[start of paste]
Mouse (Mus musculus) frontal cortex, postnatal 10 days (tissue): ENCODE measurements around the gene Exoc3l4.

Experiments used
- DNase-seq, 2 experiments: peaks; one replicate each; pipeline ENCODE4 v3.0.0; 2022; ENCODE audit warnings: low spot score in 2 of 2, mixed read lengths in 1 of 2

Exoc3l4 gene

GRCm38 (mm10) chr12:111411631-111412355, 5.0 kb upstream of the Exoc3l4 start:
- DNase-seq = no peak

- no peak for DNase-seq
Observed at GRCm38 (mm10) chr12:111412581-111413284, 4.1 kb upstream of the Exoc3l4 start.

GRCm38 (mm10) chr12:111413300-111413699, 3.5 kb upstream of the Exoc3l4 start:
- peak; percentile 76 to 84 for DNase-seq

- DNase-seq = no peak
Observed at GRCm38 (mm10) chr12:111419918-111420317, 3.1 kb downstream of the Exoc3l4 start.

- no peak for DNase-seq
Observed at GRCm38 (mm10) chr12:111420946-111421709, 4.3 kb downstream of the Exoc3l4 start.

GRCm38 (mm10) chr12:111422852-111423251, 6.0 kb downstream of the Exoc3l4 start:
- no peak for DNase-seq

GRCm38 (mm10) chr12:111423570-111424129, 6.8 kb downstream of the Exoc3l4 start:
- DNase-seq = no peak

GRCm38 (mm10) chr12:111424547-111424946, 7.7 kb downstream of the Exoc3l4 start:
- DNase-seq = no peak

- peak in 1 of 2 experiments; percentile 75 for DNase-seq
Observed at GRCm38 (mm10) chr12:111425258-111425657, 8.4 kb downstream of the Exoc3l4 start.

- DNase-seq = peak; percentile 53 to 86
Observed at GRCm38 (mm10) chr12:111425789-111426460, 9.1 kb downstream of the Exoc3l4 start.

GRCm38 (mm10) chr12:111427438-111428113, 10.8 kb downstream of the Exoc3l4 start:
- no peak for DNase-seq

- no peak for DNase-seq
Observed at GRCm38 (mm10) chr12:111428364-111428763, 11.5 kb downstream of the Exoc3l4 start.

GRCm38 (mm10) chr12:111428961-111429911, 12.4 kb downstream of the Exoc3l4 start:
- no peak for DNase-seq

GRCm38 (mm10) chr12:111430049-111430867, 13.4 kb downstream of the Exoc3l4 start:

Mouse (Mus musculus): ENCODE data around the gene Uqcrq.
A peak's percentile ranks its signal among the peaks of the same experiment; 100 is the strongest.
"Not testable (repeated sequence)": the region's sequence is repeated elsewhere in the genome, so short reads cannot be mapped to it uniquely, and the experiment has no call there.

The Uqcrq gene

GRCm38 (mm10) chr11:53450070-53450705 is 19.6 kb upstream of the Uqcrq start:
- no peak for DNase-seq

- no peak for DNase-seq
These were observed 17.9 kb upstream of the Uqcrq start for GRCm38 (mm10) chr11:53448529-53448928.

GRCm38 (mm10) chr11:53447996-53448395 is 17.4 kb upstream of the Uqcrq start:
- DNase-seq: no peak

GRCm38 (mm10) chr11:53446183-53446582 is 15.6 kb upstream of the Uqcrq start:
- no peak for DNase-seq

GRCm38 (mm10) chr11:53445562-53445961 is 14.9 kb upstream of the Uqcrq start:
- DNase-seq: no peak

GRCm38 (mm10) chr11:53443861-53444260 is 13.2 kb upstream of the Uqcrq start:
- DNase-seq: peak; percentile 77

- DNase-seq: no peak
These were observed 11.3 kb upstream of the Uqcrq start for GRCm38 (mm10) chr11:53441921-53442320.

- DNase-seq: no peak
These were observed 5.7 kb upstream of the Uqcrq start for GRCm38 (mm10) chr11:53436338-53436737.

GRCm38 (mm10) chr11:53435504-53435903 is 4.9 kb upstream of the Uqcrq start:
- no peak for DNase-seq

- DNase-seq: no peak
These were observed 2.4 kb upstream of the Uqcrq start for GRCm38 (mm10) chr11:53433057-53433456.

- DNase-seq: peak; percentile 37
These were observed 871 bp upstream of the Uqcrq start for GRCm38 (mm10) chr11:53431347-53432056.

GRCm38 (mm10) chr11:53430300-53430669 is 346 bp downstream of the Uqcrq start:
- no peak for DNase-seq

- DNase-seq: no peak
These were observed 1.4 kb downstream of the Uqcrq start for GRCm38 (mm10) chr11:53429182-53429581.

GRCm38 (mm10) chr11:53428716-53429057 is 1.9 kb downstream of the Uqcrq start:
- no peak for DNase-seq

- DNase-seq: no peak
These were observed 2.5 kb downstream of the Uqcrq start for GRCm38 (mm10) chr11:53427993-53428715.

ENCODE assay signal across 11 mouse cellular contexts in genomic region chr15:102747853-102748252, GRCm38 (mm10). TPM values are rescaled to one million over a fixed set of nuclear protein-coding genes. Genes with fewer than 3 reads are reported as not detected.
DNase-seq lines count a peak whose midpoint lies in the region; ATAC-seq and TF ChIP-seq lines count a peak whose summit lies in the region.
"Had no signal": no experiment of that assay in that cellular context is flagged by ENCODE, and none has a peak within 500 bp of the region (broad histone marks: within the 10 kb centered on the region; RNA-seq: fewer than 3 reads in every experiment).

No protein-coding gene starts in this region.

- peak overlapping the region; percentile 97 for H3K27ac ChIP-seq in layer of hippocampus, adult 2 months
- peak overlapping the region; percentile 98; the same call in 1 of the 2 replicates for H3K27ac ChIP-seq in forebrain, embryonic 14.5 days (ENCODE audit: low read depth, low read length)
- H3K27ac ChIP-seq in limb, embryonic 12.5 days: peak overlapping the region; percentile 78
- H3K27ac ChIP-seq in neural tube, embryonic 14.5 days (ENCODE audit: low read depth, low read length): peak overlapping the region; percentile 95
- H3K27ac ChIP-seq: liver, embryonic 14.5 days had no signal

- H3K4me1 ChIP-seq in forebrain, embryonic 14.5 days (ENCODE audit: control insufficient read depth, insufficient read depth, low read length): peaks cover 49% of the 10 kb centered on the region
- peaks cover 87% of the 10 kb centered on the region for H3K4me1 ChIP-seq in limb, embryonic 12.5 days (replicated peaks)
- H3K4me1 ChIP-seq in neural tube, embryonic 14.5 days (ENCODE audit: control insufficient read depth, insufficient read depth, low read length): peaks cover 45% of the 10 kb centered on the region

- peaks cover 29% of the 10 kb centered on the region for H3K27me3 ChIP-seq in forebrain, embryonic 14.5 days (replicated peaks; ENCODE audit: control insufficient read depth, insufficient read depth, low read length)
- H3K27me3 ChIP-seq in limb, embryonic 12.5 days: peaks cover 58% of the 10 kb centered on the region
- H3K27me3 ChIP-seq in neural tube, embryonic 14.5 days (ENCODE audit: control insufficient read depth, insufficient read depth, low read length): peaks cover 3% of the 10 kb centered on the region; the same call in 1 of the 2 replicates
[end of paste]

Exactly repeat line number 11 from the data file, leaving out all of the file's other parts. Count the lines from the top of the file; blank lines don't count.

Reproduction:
- DNase-seq = no peak